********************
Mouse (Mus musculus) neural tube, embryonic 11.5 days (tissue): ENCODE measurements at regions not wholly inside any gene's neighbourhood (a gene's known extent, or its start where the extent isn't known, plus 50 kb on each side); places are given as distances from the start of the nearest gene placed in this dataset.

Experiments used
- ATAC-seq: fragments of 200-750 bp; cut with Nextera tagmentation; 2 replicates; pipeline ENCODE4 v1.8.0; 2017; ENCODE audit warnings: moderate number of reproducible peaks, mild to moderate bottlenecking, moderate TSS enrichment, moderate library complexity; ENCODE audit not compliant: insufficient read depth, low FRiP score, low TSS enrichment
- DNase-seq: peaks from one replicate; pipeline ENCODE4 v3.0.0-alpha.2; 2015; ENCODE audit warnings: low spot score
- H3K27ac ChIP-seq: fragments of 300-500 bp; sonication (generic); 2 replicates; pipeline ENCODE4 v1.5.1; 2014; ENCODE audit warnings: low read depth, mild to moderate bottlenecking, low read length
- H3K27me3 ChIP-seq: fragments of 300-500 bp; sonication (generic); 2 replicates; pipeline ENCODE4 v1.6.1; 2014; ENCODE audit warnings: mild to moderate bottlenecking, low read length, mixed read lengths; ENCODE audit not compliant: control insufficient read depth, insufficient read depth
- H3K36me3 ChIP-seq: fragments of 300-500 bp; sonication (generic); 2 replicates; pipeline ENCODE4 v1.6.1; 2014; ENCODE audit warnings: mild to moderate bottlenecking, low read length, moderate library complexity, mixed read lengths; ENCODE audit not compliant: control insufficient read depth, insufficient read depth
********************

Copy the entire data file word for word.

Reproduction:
Mouse (Mus musculus) neural tube, embryonic 11.5 days (tissue): ENCODE measurements at regions not wholly inside any gene's neighbourhood (a gene's known extent, or its start where the extent isn't known, plus 50 kb on each side); places are given as distances from the start of the nearest gene placed in this dataset.

Experiments used
- ATAC-seq: fragments of 200-750 bp; cut with Nextera tagmentation; 2 replicates; pipeline ENCODE4 v1.8.0; 2017; ENCODE audit warnings: moderate number of reproducible peaks, mild to moderate bottlenecking, moderate TSS enrichment, moderate library complexity; ENCODE audit not compliant: insufficient read depth, low FRiP score, low TSS enrichment
- DNase-seq: peaks from one replicate; pipeline ENCODE4 v3.0.0-alpha.2; 2015; ENCODE audit warnings: low spot score
- H3K27ac ChIP-seq: fragments of 300-500 bp; sonication (generic); 2 replicates; pipeline ENCODE4 v1.5.1; 2014; ENCODE audit warnings: low read depth, mild to moderate bottlenecking, low read length
- H3K27me3 ChIP-seq: fragments of 300-500 bp; sonication (generic); 2 replicates; pipeline ENCODE4 v1.6.1; 2014; ENCODE audit warnings: mild to moderate bottlenecking, low read length, mixed read lengths; ENCODE audit not compliant: control insufficient read depth, insufficient read depth
- H3K36me3 ChIP-seq: fragments of 300-500 bp; sonication (generic); 2 replicates; pipeline ENCODE4 v1.6.1; 2014; ENCODE audit warnings: mild to moderate bottlenecking, low read length, moderate library complexity, mixed read lengths; ENCODE audit not compliant: control insufficient read depth, insufficient read depth